Does find familiar rank as the most unbalanced spell in Dungeons & Dragons? For the price of learning a mere 1st-level spell, wizards gain a scout, an extension to all their touch spells, and a battlefield helper. If players make good use of familiars, the spell rates a better value than fireball. But still, does it rate as unbalanced?
When designers aim to balance characters’ spells and abilities, they look to give each character equal time as the focus of attention—as the lead character contributing to the party’s success. Mainly, gamers question balance whenever one character proves so deadly in combat that the other players wonder why they showed up for the game. In a fight, a familiar can use the Help action to boost allies, but no one minds that support.
Instead, familiars can feel unbalanced during D&D’s exploration pillar. Smart players can use a bat or an owl to scout cave systems from end to end or to peer into every window of the villain’s lair. Such scouting isn’t limited to familiars. Druids can wild shape into a creature like a tiny spider and creep unnoticed through a dungeon. One of my players used an arcane eye to scout 5 levels of the Tomb of Nine Gods without ever leaving the entry hall. An arcane eye can’t pass solid objects, but that dungeon’s halls, caves, and central atrium mostly lack doors. The player controlling the eye could have exhausted the entire session spying, but noticed impatient players and called the scouting short. Nonetheless, for an hour or so, I frantically scanned the adventure trying to summarize the visible parts of 50 pages of dungeon. I don’t blame the scrying wizard for smart play, I love gaining familiars and scout for as long as the other players’ patience can bear.
Familiars, wild shaping druids, and scrying wizards all challenge dungeon masters to reward smart play and the players who choose scouting abilities, without turning the rest of the party into passive bystanders who wonder why they showed up. Stealthy or invisible characters can also scout and create similar challenges. Finding a good balance proves difficult because no approach works for every dungeon and lair.
What tricks can help DMs strike the right balance?
1. Include doors and window covers.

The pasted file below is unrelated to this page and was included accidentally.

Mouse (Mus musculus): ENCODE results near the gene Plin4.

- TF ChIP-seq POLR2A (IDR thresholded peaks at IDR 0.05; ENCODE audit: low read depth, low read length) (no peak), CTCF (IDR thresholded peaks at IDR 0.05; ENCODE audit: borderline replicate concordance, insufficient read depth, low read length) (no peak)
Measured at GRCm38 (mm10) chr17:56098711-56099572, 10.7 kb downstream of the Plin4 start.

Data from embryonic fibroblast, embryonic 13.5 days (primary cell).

The sort of creatures able to spy unnoticed typically lack the strength or thumbs needed to open doors, so the best limit to scouting becomes snug doors. Create dungeons with enough open paths to reward short scouting trips, but enough doors to force characters ahead. If a player quibbles that surely some doors leave gaps for a mouse or spider, roll and let the dice decide.
As for my own character’s favorite trick of sending an owl to peer into windows, consider balancing the temptation of open windows with a few drapes, shutters, soot stains, and just dark interior rooms.
2. Scout between sessions.
I like to end each session by asking for players to outline their plans for the next session. This helps my preparation. Also, if the players plan to tackle a dungeon or stronghold, you can handle scouting either through a 1-on-1 mini session or just by sketching a players’ map and planning a quick summary of discoveries for the full group. If that seems too passive, you can ask the scout to make, say, a stealth check and base the amount of information on their degree of success or failure.
3. Consider dungeon inhabitants.
Monsters and even ordinary critters can create a barrier to spying. Players scouting in a beast shape or using a familiar tend to dismiss the risk of something noticing or attacking a bat or spider. As a dungeon master, be clear about the risks and the checks a scouting critter might need to make to pass dungeon predators.
When familiars or characters scout alone, encounters that would never challenge a party or even a single adventurer can create interesting dilemmas. A servant who spots a cat prowling the manor might put a character or familiar in a pickle simply by closing the window leading out.
For creatures as small as a spider, consider adding wandering monsters, vermin really, that might try to make a meal of the scout. Sure, a cave centipede poses no risk to a druid, but in spider shape, the druid faces a choice of retreat or the price of shifting to humanoid form to squash the critter. As with any wandering monsters, I recommend making the rolls for an encounter openly. For such encounters, don’t bother creating a list of potential monsters. Just imagine one creature that suits the environment capable of forcing the scout to weigh risks and rewards.
4. Split the party.
Occasionally, entertain the idle players waiting for the scouting to finish by giving both the waiting characters and the scout something to do. By “something to do,” I mean fight. And by “entertain,” I mean threaten their characters’ lives. Characters waiting for scouts to return still face risks from patrols or wandering monsters. The most entertaining situations engage both the scout and the remaining party at the same time. In these predicaments, follow my advice for handling split parties.
These split-party jams work best when they feel like the natural consequence of a risky situation when both the scout and the waiting party know monsters lurk nearby. If scouting leads to a pattern of attacks from behind, players will feel punished for smart play. Still, the invisible, flying, or wild-shaped scout who presses their luck too far can lead to some of the game’s most exciting moments.